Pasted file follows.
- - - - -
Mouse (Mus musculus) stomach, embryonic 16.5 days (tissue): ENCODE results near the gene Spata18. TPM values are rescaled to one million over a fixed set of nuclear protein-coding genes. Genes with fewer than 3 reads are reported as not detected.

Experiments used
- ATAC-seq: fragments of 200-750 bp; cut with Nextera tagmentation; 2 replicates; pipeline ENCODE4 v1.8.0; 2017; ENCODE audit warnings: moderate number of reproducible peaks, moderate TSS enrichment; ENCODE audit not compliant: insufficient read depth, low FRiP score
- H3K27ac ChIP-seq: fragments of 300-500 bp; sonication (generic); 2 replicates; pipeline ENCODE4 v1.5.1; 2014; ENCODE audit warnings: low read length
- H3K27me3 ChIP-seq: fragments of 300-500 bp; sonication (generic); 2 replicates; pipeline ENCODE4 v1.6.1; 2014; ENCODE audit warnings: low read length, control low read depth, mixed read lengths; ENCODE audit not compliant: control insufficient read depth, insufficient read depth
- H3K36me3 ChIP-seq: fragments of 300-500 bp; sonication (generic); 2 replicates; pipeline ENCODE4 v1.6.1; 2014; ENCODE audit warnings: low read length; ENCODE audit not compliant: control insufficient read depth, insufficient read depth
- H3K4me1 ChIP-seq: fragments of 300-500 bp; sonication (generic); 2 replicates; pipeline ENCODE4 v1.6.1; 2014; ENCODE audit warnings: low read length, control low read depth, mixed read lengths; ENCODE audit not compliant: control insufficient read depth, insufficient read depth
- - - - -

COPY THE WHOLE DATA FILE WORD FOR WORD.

Mouse (Mus musculus) stomach, embryonic 16.5 days (tissue): ENCODE results near the gene Spata18. TPM values are rescaled to one million over a fixed set of nuclear protein-coding genes. Genes with fewer than 3 reads are reported as not detected.

Experiments used
- ATAC-seq: fragments of 200-750 bp; cut with Nextera tagmentation; 2 replicates; pipeline ENCODE4 v1.8.0; 2017; ENCODE audit warnings: moderate number of reproducible peaks, moderate TSS enrichment; ENCODE audit not compliant: insufficient read depth, low FRiP score
- H3K27ac ChIP-seq: fragments of 300-500 bp; sonication (generic); 2 replicates; pipeline ENCODE4 v1.5.1; 2014; ENCODE audit warnings: low read length
- H3K27me3 ChIP-seq: fragments of 300-500 bp; sonication (generic); 2 replicates; pipeline ENCODE4 v1.6.1; 2014; ENCODE audit warnings: low read length, control low read depth, mixed read lengths; ENCODE audit not compliant: control insufficient read depth, insufficient read depth
- H3K36me3 ChIP-seq: fragments of 300-500 bp; sonication (generic); 2 replicates; pipeline ENCODE4 v1.6.1; 2014; ENCODE audit warnings: low read length; ENCODE audit not compliant: control insufficient read depth, insufficient read depth
- H3K4me1 ChIP-seq: fragments of 300-500 bp; sonication (generic); 2 replicates; pipeline ENCODE4 v1.6.1; 2014; ENCODE audit warnings: low read length, control low read depth, mixed read lengths; ENCODE audit not compliant: control insufficient read depth, insufficient read depth